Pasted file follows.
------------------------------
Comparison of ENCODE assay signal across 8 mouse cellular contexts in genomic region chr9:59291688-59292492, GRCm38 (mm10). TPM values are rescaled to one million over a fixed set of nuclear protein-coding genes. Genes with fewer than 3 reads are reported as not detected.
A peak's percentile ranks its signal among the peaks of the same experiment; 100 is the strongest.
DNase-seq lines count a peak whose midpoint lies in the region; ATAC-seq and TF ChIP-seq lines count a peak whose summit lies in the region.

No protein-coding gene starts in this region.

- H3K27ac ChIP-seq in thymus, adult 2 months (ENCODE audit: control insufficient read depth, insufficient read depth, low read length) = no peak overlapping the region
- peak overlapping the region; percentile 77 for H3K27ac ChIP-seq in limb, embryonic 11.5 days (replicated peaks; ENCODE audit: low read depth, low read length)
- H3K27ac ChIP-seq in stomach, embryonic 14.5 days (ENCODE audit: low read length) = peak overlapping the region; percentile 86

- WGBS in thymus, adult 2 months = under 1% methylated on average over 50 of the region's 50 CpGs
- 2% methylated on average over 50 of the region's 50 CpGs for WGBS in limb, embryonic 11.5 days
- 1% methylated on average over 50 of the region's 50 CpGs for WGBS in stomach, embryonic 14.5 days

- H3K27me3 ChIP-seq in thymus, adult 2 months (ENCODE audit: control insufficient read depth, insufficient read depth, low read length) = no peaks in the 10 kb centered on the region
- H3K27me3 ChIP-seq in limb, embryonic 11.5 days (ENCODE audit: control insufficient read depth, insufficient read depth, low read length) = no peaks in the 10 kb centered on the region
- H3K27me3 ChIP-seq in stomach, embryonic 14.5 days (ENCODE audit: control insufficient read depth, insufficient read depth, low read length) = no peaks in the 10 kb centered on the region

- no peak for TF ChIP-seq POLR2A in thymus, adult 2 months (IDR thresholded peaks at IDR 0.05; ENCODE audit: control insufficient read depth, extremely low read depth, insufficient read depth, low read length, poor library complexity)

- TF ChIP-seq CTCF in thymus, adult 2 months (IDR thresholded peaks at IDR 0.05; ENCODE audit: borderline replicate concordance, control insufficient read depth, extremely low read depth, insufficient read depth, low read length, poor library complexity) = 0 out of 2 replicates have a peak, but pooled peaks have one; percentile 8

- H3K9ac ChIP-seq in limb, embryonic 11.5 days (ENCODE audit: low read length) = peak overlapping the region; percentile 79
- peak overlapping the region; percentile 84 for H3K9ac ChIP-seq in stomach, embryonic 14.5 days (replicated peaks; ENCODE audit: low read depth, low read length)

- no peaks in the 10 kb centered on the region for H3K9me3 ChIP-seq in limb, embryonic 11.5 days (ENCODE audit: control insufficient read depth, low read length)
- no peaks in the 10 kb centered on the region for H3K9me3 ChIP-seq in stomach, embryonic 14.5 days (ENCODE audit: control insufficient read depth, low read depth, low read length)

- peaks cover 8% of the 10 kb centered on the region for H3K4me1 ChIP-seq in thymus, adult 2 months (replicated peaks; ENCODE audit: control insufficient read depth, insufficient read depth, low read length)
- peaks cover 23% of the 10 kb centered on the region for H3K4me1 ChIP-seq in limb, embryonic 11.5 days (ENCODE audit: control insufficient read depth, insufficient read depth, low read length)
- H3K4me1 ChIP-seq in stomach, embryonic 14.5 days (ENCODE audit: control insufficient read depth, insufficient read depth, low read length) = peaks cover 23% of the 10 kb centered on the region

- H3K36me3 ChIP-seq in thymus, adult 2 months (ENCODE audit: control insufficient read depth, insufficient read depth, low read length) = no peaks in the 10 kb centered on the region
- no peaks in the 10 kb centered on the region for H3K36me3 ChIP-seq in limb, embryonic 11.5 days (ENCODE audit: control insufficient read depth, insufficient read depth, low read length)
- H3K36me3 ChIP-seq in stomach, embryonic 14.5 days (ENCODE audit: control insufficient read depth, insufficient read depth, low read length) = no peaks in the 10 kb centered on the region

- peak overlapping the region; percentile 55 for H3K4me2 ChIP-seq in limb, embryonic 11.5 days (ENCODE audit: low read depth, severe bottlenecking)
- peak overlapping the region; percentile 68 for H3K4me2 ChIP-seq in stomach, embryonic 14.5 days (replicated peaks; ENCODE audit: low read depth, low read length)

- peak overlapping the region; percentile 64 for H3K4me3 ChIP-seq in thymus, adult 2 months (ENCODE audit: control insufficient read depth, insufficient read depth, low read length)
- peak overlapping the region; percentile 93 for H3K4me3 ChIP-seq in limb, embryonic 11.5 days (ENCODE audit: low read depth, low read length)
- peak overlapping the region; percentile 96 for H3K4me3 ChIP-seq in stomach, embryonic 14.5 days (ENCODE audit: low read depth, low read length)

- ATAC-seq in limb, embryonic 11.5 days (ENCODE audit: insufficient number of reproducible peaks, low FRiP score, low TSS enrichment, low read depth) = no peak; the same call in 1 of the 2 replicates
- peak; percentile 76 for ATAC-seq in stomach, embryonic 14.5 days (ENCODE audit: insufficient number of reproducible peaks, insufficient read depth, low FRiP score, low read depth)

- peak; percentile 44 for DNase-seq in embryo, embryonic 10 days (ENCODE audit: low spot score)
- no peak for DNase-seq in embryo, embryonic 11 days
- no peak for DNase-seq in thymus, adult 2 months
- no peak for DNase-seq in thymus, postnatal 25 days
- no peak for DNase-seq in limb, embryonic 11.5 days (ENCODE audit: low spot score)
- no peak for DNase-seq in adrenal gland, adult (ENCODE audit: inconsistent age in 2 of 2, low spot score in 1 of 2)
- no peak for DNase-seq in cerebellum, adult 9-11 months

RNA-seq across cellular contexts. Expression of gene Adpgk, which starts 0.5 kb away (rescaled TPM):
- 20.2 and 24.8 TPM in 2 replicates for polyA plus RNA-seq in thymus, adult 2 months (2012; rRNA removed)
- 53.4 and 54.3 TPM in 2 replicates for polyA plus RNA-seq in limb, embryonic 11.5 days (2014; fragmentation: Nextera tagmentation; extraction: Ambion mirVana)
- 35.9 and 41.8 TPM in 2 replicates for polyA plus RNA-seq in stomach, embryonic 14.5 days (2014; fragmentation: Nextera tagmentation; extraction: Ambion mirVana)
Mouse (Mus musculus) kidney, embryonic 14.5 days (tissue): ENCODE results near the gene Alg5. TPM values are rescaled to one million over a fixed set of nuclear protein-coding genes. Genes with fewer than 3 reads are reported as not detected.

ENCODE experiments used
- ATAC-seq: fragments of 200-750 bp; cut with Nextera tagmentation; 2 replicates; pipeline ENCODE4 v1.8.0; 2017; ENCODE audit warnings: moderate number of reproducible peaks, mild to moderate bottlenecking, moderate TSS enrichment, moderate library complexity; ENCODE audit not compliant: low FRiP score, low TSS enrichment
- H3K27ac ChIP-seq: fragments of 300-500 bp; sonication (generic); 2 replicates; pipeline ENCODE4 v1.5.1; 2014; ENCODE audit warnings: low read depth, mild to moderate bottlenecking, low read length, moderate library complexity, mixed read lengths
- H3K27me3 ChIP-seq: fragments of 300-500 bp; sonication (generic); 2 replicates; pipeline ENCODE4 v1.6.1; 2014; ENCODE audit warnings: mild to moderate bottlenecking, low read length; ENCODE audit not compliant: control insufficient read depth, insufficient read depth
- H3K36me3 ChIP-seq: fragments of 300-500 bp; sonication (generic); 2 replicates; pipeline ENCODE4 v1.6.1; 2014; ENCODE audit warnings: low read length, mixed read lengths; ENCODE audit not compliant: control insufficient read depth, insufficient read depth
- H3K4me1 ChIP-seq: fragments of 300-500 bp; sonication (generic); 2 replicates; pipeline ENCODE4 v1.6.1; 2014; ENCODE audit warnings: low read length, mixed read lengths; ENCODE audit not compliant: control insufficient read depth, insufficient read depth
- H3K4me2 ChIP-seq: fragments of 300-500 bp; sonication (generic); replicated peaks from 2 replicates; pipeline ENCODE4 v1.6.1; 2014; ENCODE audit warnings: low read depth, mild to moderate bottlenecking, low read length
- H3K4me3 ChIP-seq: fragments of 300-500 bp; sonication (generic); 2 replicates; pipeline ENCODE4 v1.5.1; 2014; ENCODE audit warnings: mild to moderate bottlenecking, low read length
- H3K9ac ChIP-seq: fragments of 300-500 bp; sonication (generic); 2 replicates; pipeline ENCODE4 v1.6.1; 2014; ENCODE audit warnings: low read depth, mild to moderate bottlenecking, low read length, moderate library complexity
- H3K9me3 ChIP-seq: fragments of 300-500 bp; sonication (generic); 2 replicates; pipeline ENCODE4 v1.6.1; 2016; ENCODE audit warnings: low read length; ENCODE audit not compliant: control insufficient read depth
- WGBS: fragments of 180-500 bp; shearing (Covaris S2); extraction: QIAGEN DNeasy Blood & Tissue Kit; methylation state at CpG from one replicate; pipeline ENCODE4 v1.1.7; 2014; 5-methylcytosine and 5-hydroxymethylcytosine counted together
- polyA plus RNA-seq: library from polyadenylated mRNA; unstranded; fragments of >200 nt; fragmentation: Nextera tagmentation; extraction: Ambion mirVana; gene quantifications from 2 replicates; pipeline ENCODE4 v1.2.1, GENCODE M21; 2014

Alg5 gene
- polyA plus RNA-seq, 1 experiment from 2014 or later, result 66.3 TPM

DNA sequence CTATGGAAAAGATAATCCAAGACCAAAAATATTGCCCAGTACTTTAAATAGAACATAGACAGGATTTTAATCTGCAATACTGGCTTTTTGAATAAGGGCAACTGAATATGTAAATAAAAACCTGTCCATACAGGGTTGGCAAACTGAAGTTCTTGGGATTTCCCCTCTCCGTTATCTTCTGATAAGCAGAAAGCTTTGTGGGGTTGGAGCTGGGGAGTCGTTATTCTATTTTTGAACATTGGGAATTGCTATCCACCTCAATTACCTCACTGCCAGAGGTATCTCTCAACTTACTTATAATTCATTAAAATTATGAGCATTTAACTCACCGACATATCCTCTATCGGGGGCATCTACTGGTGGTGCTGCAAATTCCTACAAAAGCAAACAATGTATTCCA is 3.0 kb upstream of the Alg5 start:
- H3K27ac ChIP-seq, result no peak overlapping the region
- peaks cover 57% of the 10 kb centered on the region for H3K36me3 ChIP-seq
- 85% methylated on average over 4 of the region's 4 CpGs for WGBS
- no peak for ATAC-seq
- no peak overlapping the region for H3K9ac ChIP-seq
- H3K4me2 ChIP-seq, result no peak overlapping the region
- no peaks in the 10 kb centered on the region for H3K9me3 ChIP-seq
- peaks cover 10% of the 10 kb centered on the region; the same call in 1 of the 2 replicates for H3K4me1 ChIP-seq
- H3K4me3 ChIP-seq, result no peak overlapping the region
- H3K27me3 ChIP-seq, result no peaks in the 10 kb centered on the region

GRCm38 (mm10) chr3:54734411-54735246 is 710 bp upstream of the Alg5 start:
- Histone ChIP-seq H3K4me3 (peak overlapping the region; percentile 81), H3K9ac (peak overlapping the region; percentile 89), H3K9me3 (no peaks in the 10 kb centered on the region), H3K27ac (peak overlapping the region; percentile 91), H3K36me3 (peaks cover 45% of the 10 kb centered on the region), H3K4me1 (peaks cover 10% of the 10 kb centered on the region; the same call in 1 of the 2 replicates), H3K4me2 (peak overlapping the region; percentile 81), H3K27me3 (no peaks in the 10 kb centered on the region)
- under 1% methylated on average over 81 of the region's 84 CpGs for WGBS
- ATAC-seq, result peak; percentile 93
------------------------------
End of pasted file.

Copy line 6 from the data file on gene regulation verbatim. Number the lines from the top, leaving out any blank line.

- peak overlapping the region; percentile 77 for H3K27ac ChIP-seq in limb, embryonic 11.5 days (replicated peaks; ENCODE audit: low read depth, low read length)